(Bloomberg) -- An investor in Woodside Energy Group Ltd. has urged Australia’s largest oil and gas producer to consider adding new directors with skills suited to climate-related challenges. 

HESTA put forward proposed alternative board members during discussions over the past few months, it said Tuesday. The pension fund manages assets worth about A$81 billion ($54 billion) and holds about 0.7% of the producer. 

“Woodside has an opportunity to meet the strategic challenge of the climate transition,” HESTA said in a statement. “To capture that opportunity, we believe Woodside should prioritize adding new energy and business transformation skills.” The Australian Financial Review reported the details earlier.

Woodside — one of Australia’s largest polluters — is targeting a 15% reduction to its net equity scope 1 and 2 greenhouse gas emissions by 2025, and is planning new measures to curb scope 3 pollution, Chief Executive Officer Meg O’Neill told investors Tuesday at a briefing on climate policy.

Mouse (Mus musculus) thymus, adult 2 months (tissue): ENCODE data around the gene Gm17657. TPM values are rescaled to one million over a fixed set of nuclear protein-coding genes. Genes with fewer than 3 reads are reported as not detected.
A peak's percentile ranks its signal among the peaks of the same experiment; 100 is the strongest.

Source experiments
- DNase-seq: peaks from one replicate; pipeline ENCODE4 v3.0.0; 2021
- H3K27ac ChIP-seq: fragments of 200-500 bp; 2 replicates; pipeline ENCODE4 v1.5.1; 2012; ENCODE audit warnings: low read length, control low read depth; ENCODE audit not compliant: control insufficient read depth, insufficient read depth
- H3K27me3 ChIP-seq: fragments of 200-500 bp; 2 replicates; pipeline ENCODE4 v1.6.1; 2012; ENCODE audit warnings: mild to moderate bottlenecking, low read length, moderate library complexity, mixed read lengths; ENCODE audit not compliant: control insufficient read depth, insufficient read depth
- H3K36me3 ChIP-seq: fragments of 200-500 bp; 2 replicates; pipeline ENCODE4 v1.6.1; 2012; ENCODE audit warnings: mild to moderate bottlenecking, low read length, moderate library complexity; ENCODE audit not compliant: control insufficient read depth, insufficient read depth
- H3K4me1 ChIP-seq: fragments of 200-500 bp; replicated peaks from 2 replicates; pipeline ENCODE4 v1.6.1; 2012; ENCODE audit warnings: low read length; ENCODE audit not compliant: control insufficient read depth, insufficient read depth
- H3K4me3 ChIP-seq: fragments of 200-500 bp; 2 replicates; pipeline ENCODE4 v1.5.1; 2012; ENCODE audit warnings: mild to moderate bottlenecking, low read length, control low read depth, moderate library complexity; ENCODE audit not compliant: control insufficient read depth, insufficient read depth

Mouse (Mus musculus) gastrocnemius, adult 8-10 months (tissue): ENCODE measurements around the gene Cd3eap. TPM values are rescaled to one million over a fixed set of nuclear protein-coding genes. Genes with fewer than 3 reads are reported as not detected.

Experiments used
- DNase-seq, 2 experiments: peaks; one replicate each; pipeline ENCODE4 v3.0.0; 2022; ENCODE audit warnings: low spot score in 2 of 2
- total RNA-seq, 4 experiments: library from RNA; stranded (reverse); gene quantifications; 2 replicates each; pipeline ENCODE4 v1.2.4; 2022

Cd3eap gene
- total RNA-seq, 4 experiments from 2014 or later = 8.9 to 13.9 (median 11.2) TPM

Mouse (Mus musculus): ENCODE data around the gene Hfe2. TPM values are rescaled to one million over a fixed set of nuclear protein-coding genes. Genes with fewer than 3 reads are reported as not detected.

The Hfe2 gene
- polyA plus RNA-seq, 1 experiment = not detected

The producer continues to review qualified director candidates, including those proposed by external parties, O’Neill said on a call with reporters. “We will continue to evolve the board,” she said.

Some holders have criticized Woodside’s climate targets as too weak and questioned its plans to expand production of oil and gas. Chairman Richard Goyder faces opposition to his reelection from the Australasian Centre for Corporate Responsibility, an investor advocacy group, at an annual meeting next month.

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The proposal by HESTA is the latest sign of the growing clout of Australia’s A$3.6 trillion retirement sector, including on climate-related strategies. AustralianSuper, the country’s largest pension fund, last year blocked Brookfield Asset Management Ltd.’s plan to acquire utility Origin Energy Ltd. and take it private, arguing energy transition-exposed assets should remain in public markets. 

“HESTA’s intervention is consistent with the need to protect its members’ retirement years from the environmental and economic consequences of unchecked climate change,” Australian Conservation Foundation corporate campaigner Jonathan Moylan said.

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